Assessing Public Higher Education at the Start of the 21st Century

Ronald G. Ehrenberg, Cornell University and TIAA-CREF Institute Fellow

July 2005 |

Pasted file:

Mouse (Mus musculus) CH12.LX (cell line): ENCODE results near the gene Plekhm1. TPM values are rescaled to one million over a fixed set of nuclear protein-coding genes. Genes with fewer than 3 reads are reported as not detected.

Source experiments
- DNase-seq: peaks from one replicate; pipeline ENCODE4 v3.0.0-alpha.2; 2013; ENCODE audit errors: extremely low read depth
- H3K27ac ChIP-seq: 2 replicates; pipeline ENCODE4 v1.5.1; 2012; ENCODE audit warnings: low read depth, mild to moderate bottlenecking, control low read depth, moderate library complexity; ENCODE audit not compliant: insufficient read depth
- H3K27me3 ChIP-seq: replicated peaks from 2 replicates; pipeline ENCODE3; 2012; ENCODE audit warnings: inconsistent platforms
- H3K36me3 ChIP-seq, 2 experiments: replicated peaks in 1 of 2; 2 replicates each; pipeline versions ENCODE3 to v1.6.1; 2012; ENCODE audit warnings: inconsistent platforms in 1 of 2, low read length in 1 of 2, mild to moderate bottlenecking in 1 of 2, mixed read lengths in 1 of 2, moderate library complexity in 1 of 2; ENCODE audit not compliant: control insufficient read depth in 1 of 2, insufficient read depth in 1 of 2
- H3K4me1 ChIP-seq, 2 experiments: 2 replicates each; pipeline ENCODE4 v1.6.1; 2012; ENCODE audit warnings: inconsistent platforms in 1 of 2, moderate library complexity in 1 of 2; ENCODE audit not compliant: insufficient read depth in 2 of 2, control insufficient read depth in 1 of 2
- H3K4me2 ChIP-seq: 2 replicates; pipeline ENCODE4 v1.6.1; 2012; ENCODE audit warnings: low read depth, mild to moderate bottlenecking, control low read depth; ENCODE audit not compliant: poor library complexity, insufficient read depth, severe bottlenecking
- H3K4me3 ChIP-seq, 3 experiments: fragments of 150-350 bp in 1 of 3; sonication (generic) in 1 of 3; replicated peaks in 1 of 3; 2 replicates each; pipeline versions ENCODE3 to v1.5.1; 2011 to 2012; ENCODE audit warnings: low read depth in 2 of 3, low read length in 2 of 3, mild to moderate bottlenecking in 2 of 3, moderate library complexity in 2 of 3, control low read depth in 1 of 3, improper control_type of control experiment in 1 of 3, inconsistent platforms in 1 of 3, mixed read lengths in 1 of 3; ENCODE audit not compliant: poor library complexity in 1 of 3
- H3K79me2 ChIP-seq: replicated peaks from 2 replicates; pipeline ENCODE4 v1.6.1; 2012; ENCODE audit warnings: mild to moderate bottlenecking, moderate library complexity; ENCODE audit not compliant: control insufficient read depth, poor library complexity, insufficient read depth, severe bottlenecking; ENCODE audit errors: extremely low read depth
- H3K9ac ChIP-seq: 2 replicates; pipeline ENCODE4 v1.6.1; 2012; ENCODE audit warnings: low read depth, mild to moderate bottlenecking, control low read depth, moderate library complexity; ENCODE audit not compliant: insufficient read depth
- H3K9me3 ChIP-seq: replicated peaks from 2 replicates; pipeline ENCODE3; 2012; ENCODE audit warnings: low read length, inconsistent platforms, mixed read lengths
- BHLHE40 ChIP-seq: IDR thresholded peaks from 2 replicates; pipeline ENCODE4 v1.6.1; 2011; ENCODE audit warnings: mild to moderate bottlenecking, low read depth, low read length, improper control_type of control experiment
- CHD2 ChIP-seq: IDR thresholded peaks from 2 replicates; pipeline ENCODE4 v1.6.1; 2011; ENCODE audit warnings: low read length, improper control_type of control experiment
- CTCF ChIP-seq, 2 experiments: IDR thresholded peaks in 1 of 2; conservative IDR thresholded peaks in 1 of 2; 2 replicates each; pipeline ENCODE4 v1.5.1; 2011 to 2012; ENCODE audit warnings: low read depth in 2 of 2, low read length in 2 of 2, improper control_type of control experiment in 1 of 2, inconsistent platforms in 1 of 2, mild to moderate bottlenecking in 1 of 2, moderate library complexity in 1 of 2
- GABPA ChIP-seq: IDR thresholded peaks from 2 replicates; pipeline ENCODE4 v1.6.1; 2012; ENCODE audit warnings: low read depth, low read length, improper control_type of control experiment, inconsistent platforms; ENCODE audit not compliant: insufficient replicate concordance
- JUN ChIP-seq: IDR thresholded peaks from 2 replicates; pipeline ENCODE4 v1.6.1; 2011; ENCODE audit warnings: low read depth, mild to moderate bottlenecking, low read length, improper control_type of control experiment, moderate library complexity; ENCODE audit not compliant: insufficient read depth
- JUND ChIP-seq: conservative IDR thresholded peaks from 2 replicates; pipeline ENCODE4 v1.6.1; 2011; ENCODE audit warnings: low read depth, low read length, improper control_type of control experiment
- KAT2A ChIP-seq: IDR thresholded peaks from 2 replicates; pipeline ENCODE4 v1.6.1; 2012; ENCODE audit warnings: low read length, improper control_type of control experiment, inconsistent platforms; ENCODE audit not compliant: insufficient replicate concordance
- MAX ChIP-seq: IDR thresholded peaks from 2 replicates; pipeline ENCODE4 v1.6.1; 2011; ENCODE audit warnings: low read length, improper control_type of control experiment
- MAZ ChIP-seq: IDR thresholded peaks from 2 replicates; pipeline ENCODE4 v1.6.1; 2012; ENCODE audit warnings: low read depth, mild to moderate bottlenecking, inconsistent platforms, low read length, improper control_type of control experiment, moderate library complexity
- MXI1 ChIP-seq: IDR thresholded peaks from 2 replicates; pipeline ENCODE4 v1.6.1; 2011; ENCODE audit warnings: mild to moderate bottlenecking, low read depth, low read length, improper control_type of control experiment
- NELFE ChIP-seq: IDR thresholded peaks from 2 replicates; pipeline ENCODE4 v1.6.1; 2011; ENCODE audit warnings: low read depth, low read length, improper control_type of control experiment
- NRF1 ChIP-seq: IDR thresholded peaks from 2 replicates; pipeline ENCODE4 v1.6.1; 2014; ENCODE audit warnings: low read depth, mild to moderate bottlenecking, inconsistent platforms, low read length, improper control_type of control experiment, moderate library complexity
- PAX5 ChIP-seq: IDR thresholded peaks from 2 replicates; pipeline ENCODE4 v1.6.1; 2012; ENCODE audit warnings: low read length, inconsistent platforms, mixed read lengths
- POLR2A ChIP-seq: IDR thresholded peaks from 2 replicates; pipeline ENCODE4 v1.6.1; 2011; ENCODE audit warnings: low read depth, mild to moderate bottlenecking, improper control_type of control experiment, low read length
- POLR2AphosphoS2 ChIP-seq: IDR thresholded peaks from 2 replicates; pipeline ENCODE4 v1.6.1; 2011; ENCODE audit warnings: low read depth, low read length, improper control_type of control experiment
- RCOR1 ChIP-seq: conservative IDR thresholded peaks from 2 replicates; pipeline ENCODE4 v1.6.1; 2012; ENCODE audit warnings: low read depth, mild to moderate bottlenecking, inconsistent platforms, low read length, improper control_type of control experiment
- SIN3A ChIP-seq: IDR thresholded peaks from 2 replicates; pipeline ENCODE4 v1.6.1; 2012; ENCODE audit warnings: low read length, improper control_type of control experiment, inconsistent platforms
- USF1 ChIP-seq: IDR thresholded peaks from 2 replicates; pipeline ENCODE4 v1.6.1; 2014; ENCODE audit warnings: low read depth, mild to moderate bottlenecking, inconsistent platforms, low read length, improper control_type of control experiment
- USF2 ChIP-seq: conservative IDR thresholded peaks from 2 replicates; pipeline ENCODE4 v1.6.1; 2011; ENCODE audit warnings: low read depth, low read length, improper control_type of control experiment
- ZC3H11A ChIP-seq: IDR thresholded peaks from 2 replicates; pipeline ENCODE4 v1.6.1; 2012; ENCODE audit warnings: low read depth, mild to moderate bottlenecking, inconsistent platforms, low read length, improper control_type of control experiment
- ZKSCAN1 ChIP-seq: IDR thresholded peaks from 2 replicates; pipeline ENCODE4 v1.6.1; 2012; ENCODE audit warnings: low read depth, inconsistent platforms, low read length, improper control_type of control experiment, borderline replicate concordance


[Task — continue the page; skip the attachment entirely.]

As the overall slice of state budgets allocated to higher education has declined significantly over the past three decades, public institutions are faced with enormous challenges of trying to maintain quality while preserving broad-based access to education. Institutions have been forced to hire more part-time and adjunct faculty instead of higher-cost tenured or tenure-track faculty, which, according to recent research, can result in higher drop-out rates among students. As the resources of state institutions have fallen relative to those of private institutions, it has become more challenging for state institutions to lure top talent and the research dollars they attract. A recent conference by the Cornell Higher Education Research Institute (CHERI), and supported by the TIAA-CREF Institute, brought top administrators and researchers together to examine the issues and explore options for coping with financial pressures. This Trends & Issues by TIAA-CREF Institute Fellow and CHERI Director Ronald G. Ehrenberg summarizes the discussions and papers presented at the conference.
 

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